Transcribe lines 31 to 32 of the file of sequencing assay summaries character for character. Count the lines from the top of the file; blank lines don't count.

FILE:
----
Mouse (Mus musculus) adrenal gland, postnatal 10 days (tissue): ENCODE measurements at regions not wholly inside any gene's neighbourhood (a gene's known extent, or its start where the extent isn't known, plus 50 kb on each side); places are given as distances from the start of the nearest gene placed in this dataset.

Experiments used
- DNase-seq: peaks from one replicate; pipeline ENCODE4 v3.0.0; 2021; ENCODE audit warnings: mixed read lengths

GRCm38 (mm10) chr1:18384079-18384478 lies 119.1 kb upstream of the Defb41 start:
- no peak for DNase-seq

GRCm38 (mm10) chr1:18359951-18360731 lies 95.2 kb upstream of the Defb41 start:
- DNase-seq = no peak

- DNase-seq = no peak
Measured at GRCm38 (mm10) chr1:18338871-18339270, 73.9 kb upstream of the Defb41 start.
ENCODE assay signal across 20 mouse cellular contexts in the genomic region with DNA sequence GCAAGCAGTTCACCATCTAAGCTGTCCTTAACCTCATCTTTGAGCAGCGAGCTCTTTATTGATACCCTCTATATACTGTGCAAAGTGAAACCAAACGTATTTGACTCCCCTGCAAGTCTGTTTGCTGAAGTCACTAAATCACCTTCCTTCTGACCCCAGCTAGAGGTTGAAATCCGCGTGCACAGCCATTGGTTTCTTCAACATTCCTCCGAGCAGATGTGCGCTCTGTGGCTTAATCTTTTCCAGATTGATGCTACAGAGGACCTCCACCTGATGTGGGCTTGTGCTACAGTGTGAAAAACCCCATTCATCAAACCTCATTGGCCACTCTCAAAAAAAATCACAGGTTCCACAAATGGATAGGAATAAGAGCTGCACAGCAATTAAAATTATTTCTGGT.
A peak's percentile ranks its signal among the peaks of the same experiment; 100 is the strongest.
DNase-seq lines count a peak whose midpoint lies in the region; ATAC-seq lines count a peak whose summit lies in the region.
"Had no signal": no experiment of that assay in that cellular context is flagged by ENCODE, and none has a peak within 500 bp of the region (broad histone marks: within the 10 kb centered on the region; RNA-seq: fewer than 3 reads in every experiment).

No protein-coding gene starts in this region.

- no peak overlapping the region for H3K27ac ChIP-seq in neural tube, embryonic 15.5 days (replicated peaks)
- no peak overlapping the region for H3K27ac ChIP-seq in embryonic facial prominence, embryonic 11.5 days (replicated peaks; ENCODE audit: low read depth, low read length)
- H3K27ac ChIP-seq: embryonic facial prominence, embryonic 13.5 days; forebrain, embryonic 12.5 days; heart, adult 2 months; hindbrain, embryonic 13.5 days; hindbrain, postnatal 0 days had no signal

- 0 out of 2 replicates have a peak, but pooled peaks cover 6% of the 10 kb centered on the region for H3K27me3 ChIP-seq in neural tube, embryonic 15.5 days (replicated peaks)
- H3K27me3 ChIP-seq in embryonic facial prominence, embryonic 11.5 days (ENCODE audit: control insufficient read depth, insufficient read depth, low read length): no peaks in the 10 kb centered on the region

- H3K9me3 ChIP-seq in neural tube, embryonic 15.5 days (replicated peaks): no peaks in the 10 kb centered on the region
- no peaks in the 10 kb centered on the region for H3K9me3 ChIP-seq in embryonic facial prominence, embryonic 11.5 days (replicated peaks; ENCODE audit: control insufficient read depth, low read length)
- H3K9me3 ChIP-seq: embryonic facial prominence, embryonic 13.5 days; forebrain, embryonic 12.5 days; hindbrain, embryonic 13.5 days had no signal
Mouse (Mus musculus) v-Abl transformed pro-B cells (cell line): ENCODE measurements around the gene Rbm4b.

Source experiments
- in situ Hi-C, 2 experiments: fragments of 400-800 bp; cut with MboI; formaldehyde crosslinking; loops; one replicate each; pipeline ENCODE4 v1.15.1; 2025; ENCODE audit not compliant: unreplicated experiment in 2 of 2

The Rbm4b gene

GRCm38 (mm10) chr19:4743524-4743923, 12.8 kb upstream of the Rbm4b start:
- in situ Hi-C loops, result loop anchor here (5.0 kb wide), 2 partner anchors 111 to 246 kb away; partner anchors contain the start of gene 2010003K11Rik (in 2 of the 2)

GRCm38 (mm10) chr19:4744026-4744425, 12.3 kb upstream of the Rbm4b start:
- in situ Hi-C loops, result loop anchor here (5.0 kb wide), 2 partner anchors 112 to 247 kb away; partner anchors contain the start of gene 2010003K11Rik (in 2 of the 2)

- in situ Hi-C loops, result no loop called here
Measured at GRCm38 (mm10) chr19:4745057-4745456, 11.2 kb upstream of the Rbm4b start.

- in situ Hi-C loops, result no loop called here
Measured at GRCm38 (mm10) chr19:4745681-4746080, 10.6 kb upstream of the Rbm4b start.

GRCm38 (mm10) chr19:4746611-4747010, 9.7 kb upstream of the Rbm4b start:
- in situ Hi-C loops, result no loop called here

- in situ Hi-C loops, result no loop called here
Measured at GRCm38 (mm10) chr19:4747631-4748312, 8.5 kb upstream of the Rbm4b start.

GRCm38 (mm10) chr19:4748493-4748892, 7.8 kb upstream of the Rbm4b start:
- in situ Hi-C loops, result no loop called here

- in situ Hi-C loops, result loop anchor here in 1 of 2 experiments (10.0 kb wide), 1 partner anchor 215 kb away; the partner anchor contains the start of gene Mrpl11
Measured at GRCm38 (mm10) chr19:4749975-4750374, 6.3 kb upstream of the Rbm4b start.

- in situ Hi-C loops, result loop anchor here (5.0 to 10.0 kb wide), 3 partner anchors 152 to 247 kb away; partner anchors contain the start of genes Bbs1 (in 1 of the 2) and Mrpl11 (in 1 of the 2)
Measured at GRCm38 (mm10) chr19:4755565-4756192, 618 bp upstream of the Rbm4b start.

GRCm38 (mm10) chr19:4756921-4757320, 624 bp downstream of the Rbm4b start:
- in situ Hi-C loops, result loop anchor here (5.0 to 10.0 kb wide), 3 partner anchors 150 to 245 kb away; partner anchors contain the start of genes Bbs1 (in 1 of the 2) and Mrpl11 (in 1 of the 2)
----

- in situ Hi-C loops, result no loop called here
Measured at GRCm38 (mm10) chr19:4745057-4745456, 11.2 kb upstream of the Rbm4b start.